Orienting is the single most important basic tool in this program, and for good reason. 

Being simultaneously aware of both the environment and our internal response is something ALL mammals (except for us) do automatically and all the time, except for when they are asleep. It’s an awareness we are supposed to have ticking away whenever we are engaged with the world. It’s a fundamental part of being alive, and yet so few of us know how to do it at all. Also for good reason.

This is because trauma and chronic stress happen in the environment. They happen in relation to people and things in our space. As a result, most of us learn very early on to either not pay attention to the environment because it’s too unsafe (resulting in things like clumsiness, being ‘accident prone’, and having a tendency to dissociate), or we pay attention to the environment in a way that is driven by hypervigilance (resulting in experiences like anxiety and chronic tension).

So can you see why slowing down and attempting to engage in a gentle, natural curiosity could bring up SO much? 

Most of us have avoided doing this for our whole life because being relaxed, curious, and aware in our environment was not possible when we were kids and into later life. So engaging with our self and our environment in this way, which was often NOT supported when we were young or which was overwhelmed by sustained stress at some point, will invariably bring up the stress and trauma we experienced during those times when we lacked any support. 

So we may resist orienting at all or, if we try, we may check out into daydreams or distract ourselves with racing thoughts, get angry or irritated or anxious, feel nauseous or feel nothing at all, etc… These experiences happen because we are stirring up those old, stuck body memories and emotions, and our system is trying to protect us from feeling all that again. 

Sometimes there may also be very specific traumas that have to do with some sector of our environment, like we don’t want to look to the left because that’s where that bicycle came from that hit us, or I don’t want to look up and to the right because that’s where my father always stood, over my right shoulder, yelling at me while I tried to do my homework. Or, maybe we ALWAYS want to pay extra close attention to those sectors to keep an eye out for bicycles and angry fathers, and we miss the rest of our environment. There can also be physical pain and tension that build up from always avoiding, or habitually going towards, certain areas in our field of vision.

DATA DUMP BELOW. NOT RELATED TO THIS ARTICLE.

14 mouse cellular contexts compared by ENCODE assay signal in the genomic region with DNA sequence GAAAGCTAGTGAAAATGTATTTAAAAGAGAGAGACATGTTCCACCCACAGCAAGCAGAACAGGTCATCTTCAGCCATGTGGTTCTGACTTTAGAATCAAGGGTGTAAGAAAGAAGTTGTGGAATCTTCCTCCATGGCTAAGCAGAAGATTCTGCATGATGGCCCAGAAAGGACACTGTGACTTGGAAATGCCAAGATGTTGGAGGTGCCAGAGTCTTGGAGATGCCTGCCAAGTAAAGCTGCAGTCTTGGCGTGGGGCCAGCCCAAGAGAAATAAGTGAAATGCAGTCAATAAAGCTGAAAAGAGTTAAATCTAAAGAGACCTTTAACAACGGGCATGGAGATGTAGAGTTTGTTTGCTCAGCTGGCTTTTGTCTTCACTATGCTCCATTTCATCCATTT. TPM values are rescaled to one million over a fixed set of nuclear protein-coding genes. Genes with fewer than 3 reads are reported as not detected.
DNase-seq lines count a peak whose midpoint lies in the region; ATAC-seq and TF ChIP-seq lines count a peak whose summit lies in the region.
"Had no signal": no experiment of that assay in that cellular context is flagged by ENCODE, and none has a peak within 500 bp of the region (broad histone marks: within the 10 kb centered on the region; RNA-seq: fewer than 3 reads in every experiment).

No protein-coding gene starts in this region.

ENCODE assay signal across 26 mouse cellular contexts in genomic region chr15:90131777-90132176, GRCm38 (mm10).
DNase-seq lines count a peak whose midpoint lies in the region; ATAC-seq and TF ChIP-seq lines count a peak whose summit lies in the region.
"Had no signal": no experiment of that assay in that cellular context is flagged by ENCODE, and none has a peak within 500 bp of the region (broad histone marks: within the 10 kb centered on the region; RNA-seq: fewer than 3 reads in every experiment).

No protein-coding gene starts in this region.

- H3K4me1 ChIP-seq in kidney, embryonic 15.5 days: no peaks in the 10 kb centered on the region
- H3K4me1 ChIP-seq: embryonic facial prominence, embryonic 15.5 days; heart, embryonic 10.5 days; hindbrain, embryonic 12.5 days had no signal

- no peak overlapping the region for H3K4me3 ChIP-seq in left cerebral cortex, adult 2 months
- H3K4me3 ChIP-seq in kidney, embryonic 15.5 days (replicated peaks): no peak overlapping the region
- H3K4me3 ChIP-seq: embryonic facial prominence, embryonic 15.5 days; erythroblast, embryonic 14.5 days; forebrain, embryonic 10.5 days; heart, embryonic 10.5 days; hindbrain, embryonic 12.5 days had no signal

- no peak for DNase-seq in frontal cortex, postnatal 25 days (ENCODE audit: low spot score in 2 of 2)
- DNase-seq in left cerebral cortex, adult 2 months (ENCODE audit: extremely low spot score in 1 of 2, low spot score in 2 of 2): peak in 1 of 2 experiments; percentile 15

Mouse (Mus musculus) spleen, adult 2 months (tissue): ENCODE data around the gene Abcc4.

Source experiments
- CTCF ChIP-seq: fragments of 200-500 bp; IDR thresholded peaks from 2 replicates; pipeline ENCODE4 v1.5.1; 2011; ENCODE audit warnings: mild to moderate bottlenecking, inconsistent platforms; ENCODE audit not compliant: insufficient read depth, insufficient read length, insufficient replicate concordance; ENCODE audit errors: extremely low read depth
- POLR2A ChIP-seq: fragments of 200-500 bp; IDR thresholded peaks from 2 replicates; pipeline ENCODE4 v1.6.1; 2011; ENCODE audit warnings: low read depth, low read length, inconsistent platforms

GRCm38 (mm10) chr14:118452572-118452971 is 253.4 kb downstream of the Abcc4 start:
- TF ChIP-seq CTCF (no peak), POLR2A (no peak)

When we manage to do a bit of orienting to the safety around us, even a little bit is often a huge change for our nervous system, and afterwards we may feel nauseous, have a headache, or feel absolutely exhausted.


The only way out is through. We need to keep doing it in whatever bits we can manage, as often as we can manage it, even if that only means one minute a day to start. Remember, this is an awareness that we are supposed to have online all the time, unless we are asleep. It is a fundamental shift in our entire way of being in the world and in relationship to our environment, and that’s why it can bring up so much.

Here are some further resources on Orienting:

VIDEO: What do you do when you have unresolved trauma? Two types of Orienting

VIDEO: What the heck is Orienting? And why is it so important?